t h a t protect us from the necessity to change, t h a t encourage rigidity, and interfere with seeing people and things as they really are2 For example, to follow only what is valued by our profession, our social class, or a favorite school of thought is encapsulation. "To long for 'the good old days' is encapsulation. To live by 'old s a w s ' . . , is encapsulation. To associate [ourselves] always with the 'pretty side of town' because a n y t h i n g else is uncomf o r t a b l e - - t h i s is encapsulation. ''~ Johnson and Vestermark conclude t h a t tunnel vision, ivory-towerism, dogmatism, egocentrism, prejudice--and, I might add, t u r f i s m - - a l l involve encapsulation. And when we cling to these attitudes, we are no longer alive, or at least as alive as we could be. Encapsulation not only affects the therapist, it also prevents t r e a t m e n t from being more effective. Encapsulated therapists don't care much for new, fresh approaches toward treatment, and are in danger of becoming stale, stagnant, and uninspired in their work. Psychologist Bernie Zilbergeld observes: Few are the insight-oriented therapists who treat phobias with behavioral methods, although the behavioral approach has repeatedly demonstrated its effectiveness. Few are the therapists partial to individual therapy who will treat a marriage problem by seeing the couple together, despite evidence that seeing the partners separately reduces the effectiveness of treatment and increases the possibility of harming the relationship/ The t h i r d thing we need to do as therapists is to see the individual sitting in t h a t chair as a p e r s o n and not simply as a client. The story is told about a conversation Carl Rogers once had with the Jewish philosopher, Martin Buber. Rogers contended t h a t his brand of therapy was a true "I-Thou" relationship. Buber sat silently for a moment, and after seemingly much reflection, said, "The moment you become the therapist you have destroyed the possibility of an I-Thou relationship." In m a n y ways, I think Buber is correct. By its very nature, therapy prevents the relationship of equals. The client looks up to the therapist as being allknowing or extremely wise--perhaps even clairvoyant, capable of reading the mind of others. Such myths die hard with m a n y people who seek therapy, and perhaps even with some therapists themselves. And yet, there is a way by which an I-Thou relationship can be approached appropriately and t h e r a p e u t i c a l l y - - a way t h a t is enlivening to both client and therapist. The therapists who seem most alive to m e - - a n d who come closest to establishing an I-Thou relationship with their clients are those who practice the skill of empathy. It is through empathic awareness t h a t they stay in touch with the personhood of their clients. E m p a t h y means we do not separate ourselves from the feelings of another, but we experience the "felt-sense" of the person sitting opposite us. To do this runs the risk t h a t we might get h u r t in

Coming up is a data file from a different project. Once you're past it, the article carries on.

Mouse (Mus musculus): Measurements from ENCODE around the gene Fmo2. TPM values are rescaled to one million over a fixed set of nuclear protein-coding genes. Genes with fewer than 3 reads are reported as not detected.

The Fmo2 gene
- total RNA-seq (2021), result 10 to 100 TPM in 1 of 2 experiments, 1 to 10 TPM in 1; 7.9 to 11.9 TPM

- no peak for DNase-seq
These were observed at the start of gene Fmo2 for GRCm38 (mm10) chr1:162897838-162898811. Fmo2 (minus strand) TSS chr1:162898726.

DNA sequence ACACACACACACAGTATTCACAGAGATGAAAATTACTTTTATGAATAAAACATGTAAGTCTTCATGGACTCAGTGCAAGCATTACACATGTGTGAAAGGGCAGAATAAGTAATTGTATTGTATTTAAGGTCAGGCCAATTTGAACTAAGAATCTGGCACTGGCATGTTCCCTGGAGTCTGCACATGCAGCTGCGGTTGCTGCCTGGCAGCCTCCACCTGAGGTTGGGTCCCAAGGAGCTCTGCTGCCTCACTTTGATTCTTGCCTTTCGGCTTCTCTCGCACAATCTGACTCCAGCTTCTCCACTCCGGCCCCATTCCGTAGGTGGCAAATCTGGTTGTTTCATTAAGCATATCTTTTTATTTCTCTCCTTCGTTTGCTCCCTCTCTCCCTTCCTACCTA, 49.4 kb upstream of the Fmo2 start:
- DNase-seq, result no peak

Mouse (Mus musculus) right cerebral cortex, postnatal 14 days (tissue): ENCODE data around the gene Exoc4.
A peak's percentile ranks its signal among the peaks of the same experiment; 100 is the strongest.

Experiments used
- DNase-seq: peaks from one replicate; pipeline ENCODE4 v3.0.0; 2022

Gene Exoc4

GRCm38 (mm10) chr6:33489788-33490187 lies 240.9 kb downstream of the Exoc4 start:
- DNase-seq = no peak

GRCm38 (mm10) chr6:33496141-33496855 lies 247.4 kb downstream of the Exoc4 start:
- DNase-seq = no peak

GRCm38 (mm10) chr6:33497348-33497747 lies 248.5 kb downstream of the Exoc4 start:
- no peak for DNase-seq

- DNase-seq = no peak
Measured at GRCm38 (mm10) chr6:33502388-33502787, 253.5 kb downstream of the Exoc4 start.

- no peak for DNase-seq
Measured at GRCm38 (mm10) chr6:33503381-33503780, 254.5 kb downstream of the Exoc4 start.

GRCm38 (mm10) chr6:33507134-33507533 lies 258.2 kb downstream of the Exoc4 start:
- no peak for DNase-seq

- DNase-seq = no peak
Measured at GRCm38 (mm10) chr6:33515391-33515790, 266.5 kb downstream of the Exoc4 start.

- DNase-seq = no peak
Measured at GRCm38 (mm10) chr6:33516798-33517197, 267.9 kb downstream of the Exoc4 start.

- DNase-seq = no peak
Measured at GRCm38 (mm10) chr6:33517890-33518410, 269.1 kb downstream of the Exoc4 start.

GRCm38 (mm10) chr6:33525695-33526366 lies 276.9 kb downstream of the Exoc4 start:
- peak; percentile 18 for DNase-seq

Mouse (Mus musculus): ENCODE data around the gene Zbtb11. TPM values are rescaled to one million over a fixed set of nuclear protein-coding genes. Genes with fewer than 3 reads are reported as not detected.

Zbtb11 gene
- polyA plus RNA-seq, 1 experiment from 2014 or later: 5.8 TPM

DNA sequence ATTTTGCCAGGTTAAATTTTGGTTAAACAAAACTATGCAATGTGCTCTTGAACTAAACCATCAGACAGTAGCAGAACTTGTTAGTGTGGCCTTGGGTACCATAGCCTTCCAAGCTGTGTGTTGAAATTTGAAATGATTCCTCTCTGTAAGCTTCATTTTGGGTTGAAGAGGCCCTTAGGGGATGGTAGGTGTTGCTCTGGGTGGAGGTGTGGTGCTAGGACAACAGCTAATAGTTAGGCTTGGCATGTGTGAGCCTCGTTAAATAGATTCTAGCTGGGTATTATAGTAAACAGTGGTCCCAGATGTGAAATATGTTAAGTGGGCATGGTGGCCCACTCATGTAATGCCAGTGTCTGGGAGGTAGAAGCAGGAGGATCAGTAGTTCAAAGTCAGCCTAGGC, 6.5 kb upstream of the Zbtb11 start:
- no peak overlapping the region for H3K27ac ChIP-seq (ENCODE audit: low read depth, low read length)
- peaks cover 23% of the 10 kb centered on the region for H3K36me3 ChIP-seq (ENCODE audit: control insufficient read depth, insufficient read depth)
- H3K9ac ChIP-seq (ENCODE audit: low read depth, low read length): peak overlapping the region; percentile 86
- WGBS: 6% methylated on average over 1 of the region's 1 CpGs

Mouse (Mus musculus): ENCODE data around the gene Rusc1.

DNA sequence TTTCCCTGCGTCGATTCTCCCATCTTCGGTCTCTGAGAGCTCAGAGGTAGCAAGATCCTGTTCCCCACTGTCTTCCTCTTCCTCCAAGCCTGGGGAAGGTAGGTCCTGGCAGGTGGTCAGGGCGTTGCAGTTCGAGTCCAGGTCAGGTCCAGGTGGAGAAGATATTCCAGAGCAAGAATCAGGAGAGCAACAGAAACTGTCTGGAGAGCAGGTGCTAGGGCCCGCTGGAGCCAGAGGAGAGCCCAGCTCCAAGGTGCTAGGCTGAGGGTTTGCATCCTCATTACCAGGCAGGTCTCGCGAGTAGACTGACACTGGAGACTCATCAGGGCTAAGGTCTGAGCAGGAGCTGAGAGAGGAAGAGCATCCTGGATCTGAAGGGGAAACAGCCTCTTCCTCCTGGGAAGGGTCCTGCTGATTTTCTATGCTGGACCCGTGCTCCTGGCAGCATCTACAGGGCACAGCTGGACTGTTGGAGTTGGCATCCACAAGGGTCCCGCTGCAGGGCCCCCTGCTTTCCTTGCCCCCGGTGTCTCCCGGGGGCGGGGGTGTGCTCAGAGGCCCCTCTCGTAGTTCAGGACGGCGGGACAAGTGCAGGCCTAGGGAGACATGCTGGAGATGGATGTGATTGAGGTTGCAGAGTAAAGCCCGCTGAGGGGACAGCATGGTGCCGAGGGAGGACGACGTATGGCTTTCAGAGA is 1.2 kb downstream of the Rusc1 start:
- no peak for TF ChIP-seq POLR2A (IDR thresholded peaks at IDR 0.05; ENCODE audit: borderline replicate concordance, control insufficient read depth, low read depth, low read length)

Journal of Religion and Health